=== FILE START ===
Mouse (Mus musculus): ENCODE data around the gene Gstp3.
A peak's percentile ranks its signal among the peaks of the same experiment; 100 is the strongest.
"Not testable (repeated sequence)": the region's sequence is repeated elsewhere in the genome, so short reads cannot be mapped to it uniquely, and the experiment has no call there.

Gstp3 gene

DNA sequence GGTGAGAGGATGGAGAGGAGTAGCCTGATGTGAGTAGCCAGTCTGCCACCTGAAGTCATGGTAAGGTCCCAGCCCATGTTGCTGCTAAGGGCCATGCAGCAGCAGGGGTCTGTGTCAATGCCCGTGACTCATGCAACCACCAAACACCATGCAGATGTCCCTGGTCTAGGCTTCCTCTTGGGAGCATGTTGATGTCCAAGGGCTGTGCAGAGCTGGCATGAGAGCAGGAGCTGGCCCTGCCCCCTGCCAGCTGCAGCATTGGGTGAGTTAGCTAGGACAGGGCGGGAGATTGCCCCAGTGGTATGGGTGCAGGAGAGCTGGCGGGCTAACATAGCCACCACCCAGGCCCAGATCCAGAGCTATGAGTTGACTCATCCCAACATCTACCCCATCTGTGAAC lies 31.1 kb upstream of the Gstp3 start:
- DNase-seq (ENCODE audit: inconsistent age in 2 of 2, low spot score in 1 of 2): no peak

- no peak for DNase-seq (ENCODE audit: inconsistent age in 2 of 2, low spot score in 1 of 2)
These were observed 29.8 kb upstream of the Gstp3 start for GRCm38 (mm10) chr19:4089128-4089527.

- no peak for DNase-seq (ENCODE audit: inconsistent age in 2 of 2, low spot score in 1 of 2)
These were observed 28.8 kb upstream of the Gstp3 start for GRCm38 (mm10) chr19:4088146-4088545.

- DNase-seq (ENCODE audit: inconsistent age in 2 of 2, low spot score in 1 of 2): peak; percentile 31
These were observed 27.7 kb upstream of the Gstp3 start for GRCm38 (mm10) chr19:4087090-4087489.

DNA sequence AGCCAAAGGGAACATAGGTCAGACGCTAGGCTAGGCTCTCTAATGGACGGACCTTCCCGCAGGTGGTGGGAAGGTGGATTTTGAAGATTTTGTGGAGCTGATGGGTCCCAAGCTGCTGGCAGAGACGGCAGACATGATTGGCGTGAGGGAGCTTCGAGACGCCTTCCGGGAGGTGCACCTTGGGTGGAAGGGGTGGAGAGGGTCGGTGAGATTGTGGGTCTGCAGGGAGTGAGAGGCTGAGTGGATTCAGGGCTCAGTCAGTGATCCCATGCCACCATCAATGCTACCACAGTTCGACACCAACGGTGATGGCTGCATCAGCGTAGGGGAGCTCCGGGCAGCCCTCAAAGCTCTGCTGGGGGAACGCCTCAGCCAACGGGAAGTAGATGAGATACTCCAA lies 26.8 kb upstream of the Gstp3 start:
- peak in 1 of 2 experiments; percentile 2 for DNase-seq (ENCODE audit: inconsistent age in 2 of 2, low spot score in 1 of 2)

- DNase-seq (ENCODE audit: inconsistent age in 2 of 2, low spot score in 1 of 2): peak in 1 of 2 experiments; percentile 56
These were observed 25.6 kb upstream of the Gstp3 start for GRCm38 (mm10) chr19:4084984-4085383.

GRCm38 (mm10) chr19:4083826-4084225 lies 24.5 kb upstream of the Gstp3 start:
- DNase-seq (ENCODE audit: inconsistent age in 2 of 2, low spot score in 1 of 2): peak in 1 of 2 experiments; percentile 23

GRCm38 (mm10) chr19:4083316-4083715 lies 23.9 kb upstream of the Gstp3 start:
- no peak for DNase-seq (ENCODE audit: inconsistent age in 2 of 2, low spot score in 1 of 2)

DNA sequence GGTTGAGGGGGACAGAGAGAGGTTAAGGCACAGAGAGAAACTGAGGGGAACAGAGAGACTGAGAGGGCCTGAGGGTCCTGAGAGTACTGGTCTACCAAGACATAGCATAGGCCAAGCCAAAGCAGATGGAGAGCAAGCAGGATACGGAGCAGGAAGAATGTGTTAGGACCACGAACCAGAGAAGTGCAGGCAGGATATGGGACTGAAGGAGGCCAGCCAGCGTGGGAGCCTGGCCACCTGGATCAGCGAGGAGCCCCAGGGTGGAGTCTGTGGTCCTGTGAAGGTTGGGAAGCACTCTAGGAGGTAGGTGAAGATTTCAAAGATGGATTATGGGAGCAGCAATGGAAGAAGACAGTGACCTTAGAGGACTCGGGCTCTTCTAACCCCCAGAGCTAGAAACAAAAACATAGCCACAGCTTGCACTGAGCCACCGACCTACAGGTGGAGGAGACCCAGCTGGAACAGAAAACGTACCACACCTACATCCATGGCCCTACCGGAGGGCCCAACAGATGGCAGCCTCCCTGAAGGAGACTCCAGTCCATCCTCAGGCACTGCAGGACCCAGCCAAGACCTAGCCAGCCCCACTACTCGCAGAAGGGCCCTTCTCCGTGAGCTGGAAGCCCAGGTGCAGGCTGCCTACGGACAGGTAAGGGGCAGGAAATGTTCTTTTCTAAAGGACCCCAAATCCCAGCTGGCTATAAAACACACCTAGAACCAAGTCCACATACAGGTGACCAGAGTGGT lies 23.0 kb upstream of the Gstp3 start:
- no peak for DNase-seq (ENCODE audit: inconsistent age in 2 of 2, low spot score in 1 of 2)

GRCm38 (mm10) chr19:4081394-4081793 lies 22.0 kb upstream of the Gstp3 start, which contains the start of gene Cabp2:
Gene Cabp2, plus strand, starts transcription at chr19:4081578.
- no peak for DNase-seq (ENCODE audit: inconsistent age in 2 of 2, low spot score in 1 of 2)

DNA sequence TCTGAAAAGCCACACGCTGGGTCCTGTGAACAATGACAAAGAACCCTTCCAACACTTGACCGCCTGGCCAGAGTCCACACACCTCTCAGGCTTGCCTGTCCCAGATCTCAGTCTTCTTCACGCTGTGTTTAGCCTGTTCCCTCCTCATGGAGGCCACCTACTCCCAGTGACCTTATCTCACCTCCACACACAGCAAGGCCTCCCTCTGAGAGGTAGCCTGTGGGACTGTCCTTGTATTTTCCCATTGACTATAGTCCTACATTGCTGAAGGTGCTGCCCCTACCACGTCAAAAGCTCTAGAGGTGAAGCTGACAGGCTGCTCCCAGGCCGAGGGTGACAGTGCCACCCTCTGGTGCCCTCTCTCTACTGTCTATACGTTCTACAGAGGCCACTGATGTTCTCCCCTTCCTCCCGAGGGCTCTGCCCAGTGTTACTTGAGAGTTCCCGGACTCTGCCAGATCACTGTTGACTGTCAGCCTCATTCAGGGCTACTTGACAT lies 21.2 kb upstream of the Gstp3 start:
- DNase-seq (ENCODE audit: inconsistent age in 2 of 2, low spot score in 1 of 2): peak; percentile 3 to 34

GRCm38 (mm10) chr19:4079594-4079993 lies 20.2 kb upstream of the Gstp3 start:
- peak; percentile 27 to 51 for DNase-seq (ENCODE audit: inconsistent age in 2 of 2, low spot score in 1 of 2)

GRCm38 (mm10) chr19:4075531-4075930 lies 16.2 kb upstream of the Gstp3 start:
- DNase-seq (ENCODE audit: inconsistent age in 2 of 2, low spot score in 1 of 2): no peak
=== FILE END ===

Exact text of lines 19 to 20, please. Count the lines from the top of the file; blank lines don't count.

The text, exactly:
GRCm38 (mm10) chr19:4083316-4083715 lies 23.9 kb upstream of the Gstp3 start:
- no peak for DNase-seq (ENCODE audit: inconsistent age in 2 of 2, low spot score in 1 of 2)